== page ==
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Technology & Engineering: Topic Page
The use of tools, power, and materials, generally for the purposes of production.
Engineering: Topic Page
Profession devoted to designing, constructing, and operating the structures, machines, and other devices of industry and everyday life
Civil Engineering: Topic Page
Branch of engineering that is concerned with the construction of roads, bridges, airports, aqueducts, waterworks, tunnels, canals, irrigation works, and harbours.
Mechanics: Topic Page
Branch of physics concerned with motion and the forces that tend to cause it; it includes study of the mechanical properties of matter, such as density, elasticity, and viscosity.
Power (Mechanics): Topic Page
In science and engineering, the time rate of doing work or delivering energy.
Machine: Topic Page
Arrangement of moving and stationary mechanical parts used to perform some useful work or to provide transportation. From a historical perspective, many of the first machines were the result of human efforts to improve war-making capabilities; the term engineer at one time had an exclusively military connotation.
Diesel Engine: Topic Page
Type of internal-combustion engine invented by the German engineer Rudolf Diesel and patented by him in 1892.
Internal Combustion Engine: Topic Page
One in which combustion of the fuel takes place in a confined space, producing expanding gases that are used directly to provide mechanical power.
Petrol Engine: Topic Page
The most commonly used source of power for motor vehicles.
Steam Engine: Topic Page
Engine that uses the power of steam to produce useful work. The first successful steam engine was built in 1712 by English inventor Thomas Newcomen at Dudley, West Midlands.
Energy Efficiency: Topic Page
When the world speaks about energy, invariably it speaks about energy supplies.
Alternative Energy: Topic Page
At the center of energy issues in the United States is the growing realization that in order to sustain this level of energy consumption, a transition away from fossil fuels to more reliable and sustainable sources is needed.
From The Columbia Encyclopedia
Fuel made from natural, renewable sources, such as new and used vegetable oils and animal fats, for use in a diesel engine.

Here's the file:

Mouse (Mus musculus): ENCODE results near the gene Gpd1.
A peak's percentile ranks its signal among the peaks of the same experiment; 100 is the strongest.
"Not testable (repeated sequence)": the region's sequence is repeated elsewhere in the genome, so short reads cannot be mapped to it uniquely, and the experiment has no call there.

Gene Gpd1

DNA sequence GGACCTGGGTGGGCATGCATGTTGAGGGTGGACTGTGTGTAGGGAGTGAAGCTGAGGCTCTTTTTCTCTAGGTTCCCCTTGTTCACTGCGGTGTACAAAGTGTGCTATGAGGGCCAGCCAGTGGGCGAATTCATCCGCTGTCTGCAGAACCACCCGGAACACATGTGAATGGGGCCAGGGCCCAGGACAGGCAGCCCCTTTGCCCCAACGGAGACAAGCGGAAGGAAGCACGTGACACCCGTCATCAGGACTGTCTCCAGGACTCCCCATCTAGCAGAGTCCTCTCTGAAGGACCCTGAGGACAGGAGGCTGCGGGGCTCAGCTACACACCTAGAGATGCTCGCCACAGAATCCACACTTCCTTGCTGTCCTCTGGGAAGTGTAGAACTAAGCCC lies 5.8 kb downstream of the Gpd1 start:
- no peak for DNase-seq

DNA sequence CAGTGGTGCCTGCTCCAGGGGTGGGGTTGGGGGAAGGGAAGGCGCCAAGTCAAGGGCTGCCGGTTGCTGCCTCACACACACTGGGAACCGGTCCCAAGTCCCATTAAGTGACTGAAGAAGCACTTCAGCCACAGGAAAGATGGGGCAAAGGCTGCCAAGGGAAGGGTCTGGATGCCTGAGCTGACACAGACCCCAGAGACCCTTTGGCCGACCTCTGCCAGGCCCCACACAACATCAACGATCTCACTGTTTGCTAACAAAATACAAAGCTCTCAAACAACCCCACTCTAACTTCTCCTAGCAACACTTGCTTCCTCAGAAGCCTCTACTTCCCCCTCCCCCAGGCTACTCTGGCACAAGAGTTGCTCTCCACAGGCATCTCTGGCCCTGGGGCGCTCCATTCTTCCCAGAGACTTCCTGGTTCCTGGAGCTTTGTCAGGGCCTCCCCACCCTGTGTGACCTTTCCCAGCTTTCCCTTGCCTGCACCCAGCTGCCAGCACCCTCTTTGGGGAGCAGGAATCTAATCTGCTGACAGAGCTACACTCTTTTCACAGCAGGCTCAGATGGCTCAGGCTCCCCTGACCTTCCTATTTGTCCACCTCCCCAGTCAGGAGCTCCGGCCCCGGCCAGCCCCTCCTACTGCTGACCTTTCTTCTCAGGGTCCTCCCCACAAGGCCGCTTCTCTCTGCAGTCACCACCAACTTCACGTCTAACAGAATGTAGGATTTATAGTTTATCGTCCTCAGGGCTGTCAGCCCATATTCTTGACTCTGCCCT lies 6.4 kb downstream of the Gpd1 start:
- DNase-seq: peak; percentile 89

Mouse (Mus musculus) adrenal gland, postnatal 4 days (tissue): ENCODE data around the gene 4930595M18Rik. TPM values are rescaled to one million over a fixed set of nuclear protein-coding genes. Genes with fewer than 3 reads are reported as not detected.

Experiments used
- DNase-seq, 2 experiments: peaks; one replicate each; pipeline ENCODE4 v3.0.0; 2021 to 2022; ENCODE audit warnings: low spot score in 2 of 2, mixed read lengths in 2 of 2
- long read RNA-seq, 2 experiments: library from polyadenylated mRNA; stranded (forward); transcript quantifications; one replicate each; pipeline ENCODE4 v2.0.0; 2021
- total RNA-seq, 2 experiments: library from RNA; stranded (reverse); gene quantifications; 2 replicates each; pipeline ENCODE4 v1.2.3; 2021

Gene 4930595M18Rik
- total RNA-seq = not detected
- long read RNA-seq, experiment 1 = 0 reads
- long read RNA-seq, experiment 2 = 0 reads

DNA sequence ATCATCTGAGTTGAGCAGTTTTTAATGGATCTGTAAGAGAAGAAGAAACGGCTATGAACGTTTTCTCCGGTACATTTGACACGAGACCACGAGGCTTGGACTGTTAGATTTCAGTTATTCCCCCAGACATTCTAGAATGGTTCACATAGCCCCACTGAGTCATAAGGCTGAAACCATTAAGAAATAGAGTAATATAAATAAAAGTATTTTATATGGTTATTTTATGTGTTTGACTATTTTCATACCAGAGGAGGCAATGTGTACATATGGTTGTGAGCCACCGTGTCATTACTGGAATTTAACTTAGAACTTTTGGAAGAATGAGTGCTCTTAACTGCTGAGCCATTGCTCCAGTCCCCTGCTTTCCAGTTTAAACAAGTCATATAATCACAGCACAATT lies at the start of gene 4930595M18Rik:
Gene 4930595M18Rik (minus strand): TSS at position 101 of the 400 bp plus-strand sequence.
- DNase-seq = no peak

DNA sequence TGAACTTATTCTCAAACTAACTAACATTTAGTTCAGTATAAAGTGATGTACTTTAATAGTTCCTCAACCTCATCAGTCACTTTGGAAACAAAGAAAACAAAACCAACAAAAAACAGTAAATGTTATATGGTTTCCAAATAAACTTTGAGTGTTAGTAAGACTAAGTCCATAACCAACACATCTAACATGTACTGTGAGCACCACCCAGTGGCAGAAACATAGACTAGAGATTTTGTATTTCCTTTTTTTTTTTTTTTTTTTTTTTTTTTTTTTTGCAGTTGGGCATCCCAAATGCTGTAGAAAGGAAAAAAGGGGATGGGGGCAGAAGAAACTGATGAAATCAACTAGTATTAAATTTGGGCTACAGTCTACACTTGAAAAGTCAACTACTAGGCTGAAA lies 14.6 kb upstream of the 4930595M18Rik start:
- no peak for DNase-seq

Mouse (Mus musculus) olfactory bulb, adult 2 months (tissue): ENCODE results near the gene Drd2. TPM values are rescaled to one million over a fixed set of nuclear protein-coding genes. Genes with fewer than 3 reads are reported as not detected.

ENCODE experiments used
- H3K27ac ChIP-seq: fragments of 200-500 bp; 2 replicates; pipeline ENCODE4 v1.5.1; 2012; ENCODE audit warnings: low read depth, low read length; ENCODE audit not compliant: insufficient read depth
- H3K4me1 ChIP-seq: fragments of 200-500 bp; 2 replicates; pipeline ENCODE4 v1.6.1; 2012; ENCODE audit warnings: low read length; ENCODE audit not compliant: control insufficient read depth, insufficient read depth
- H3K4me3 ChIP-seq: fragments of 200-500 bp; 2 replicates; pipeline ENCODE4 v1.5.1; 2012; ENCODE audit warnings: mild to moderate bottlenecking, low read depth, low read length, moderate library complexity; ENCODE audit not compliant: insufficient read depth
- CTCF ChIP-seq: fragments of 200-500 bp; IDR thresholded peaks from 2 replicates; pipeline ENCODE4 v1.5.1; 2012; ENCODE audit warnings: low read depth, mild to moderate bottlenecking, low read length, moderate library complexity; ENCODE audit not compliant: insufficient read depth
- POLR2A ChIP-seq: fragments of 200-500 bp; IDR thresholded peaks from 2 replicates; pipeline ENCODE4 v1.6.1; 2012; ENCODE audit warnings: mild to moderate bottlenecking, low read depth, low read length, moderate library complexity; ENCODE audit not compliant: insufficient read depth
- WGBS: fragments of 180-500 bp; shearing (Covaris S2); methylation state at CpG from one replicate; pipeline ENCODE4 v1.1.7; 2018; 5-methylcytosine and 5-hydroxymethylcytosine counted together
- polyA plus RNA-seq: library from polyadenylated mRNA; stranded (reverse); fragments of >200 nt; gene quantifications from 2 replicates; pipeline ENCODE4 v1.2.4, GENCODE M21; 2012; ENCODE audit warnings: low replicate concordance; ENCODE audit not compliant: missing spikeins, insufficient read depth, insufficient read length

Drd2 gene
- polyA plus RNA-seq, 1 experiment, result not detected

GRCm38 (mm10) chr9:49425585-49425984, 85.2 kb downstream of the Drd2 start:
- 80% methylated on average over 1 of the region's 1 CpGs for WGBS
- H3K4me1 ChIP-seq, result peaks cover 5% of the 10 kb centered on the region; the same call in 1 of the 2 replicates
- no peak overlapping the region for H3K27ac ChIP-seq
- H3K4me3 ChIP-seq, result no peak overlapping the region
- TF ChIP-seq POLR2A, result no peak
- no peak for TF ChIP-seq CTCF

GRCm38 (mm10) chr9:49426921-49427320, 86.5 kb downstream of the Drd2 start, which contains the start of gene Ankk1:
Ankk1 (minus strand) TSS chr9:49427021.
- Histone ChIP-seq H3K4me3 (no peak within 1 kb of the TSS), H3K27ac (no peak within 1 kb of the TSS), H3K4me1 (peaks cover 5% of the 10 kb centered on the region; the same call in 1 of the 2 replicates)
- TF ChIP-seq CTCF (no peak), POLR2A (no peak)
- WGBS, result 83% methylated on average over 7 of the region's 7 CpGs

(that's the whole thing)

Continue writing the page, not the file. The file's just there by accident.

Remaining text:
Nuclear Energy: Topic Page
The energy stored in the nucleus of an atom and released through fission, fusion, or radioactivity.
Renewable Energy: Topic Page
Renewable energy is the energy produced by using natural resources that will regenerate in time. Primary sources of renewable energy are water, geothermal heat, wind, and sunlight. The energy produced by using different organic materials, such as wood, agricultural rejects, forestry residues, and urban solid waste (called biomass) is also regarded as “renewable.”
Solar Energy: Topic Page
Energy from sunlight is one of the world's most important natural resources. Fossil fuels and agriculture would be impossible without it. Solar power has been used for thousands of years, and the technology continues to evolve.
Water Power: Topic Page
Mechanical energy derived from falling or flowing water, e.g., rivers, streams, and the overflow of dams.
Wind Power: Topic Page
Harnessing of wind energy to produce power. Since the 1970s, advanced aerodynamic designs have been used to build wind turbines that generate electricity.
Dam: Topic Page
Structure built across a river to hold back a body of water (called a reservoir) in order to prevent flooding, provide water for irrigation and storage, and provide hydroelectric power.
Generator: Topic Page
In electricity, machine used to change mechanical energy into electrical energy.
Fuel Cell: Topic Page
Electric cell in which the chemical energy from the oxidation of a gas fuel is converted directly to electrical energy in a continuous process (see oxidation and reduction). MORE
Nuclear Reactor: Topic Page
Device for producing controlled release of nuclear energy.
Turbine: Topic Page
Rotary engine that uses a continuous stream of fluid (gas or liquid) to turn a shaft that can drive machinery.